On July 1, 2004 a farmer scouting his fields for crop damage in Isle of Wight County, Virginia made a grisly discovery when he spotted the half-naked body of Carrie Singer, a 28-year-old who was brutally beaten to death.
Residents of the isolated farmland community are still haunted by the unsolved murder nearly 14 years later. But now, one investigator is hoping a TV show will help police finally capture their killer.
Discovery Channel’s “Killing Fields” is a hit true-crime series that explores sprawling places across America hiding stories of gruesome murders.
The show, which is co-produced by Oscar-winning film director Barry Levinson of “Rain Man” and “Good Morning, Vietnam” fame, is shot in real time as investigators re-examine critical evidence from the crime scene.
Season 3 will closely dig into Singer’s life and demise.
Lieutenant Tommy Potter is confident “Killing Fields” will help raise awareness about Singer’s untimely death, compelling someone with information to come forward.
“When the show approached us about doing this, one of the things that really intrigued us was that we have always felt that the person responsible for Carrie’s death wasn’t still here in the area,” Potter told Fox News. “So we felt this was a good way to get national exposure to this case in hopes that wherever this person’s at, maybe they shared something with somebody or told somebody about something… it just brings us one step closer to solving this case.”
For over a decade, Potter has been tormented by what could have happened to Singer right before she died.
“All homicide cases are extremely difficult to investigate,” he explained. “Carrie’s case was even more difficult because her body had been exposed to the elements. Not only was Carrie a victim of whoever savagely beat her and killed her, but Carrie was also a victim of the elements. Carrie was left in this field for only a short time, but based on the weather and the animals, they ravaged her body. So because of that, we were never able to determine if Carrie was sexually assaulted.”
And Singer’s final days were horrifying.
“We found Carrie’s body on a Monday afternoon,” said Potter. “So we know on Friday evening before Carrie was killed, she was in a pretty violent, domestic argument with her boyfriend. She actually was the primary aggressor. She and her boyfriend had an on-again, off-again relationship.
"The night before, we know Carrie stayed at a local hotel, which is not far from her residence. She was seen there… She went to a local 7-Eleven. She withdrew money out of the ATM... And then after the withdrawal of that money, that’s when it just seems that Carrie disappeared.”
“Killing Fields” revealed that while Singer’s boyfriend Robert Dezern was initially questioned by investigators, he passed a polygraph test and was ultimately ruled out as a suspect.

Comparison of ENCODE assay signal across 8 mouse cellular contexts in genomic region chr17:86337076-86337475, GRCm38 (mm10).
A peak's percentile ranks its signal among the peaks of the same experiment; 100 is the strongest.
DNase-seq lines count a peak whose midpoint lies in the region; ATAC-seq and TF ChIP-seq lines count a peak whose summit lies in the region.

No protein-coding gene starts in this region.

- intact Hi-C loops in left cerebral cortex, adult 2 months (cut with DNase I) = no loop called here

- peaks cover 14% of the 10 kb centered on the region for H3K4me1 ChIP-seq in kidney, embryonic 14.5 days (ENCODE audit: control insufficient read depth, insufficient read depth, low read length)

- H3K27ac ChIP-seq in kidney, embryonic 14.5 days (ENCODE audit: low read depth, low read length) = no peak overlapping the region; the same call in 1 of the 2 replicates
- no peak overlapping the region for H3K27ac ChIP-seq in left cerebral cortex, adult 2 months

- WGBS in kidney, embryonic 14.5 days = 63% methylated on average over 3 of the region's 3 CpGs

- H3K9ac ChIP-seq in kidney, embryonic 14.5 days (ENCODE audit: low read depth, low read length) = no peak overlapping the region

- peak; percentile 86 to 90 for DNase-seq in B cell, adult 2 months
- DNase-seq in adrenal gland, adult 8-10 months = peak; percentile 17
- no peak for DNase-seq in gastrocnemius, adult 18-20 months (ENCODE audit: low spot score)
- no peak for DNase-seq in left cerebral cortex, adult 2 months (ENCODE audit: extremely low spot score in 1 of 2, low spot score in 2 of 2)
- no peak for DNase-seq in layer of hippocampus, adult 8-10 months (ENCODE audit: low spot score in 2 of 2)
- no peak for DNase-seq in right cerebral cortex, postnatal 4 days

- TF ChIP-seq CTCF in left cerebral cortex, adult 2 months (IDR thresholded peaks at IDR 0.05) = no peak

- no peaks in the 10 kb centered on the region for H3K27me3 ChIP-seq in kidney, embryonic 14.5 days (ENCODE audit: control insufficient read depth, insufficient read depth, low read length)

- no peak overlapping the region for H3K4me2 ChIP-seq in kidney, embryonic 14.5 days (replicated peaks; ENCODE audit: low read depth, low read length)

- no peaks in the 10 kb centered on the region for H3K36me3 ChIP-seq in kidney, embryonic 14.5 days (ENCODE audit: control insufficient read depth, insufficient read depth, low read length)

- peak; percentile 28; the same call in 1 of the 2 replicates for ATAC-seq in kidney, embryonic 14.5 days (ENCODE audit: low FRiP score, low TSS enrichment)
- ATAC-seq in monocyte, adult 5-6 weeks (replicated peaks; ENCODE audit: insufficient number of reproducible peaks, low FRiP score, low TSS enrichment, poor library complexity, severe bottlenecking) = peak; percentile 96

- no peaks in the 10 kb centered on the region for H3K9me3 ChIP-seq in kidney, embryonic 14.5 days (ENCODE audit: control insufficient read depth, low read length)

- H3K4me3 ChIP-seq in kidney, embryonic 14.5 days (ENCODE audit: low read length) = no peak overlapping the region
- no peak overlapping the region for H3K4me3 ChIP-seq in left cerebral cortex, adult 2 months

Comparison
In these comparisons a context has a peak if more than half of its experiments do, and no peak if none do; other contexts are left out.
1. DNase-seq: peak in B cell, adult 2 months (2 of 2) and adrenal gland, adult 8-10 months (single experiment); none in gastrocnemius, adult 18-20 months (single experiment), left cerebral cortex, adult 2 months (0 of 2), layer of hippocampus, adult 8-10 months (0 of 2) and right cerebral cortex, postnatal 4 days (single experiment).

“… He fully cooperated with investigators,” said Potter. “He did some things that a person who is normally guilty for this type of crime, they would not do. He kept in contact with her family. So no, it does not surprise me that he passed the polygraph. He was a suspect for a number of years, but based on the most recent investigation, we were able to eliminate him as being a suspect.”
Virginia’s Daily Press reported in 2013 Dezern, 61, died after falling off a ladder.
Potter said Singer, who previously lived in Jacksonville, Florida, had resided in Virginia with Dezern for about three months before her slaying. Her limited circle of friends and acquaintances in the area also made it difficult for investigators to discover why anyone would want her dead.
“What I do know is that the killer, he definitely knew Isle of Wight County,” he said. “Where Carrie was living… it was nowhere near where her body was recovered. I don’t know if her death was a random act of violence. I don’t know if she knew her killer. But I do know that whoever did this to Carrie, they knew their way around our county. You just don’t find this field randomly.”
“Killing Fields” will also unveil how modern technology is helping police crack the mystery that has long plagued its residents.
Potter stressed his team are currently “extremely close now” to solving Singer’s murder.
“The production company that has been working with us for Discovery has been very good about letting us do our job,” said Potter. “So if it means having to put information out there for the public, utilize our crime lines here in the area — they want us to do that. They understand the investigation is first and foremost. That’s the priority. Then everything else is secondary to that.”
Potter insisted he’s determined to provide closure for Singer’s family in Florida. And he believes documenting her case on “Killing Fields” will help investigators serve justice quicker.
“Isle of Wight County, it is a great place to live, to work, to raise kids,” he said. “This is a small, tight-knit community. We are an oasis… We don’t have a lot of murders. When something like this happens, especially when it goes unsolved for this long, it does shake the foundation a little bit.
"People want to know if someone’s trying to take advantage of our quiet way of life here. The field had to have been known by somebody… It kind of reminds people this can happen here. This kind of gruesome crime, it can happen in our backyards.”
"Killing Fields" premieres Thursday, January 4 on Discovery.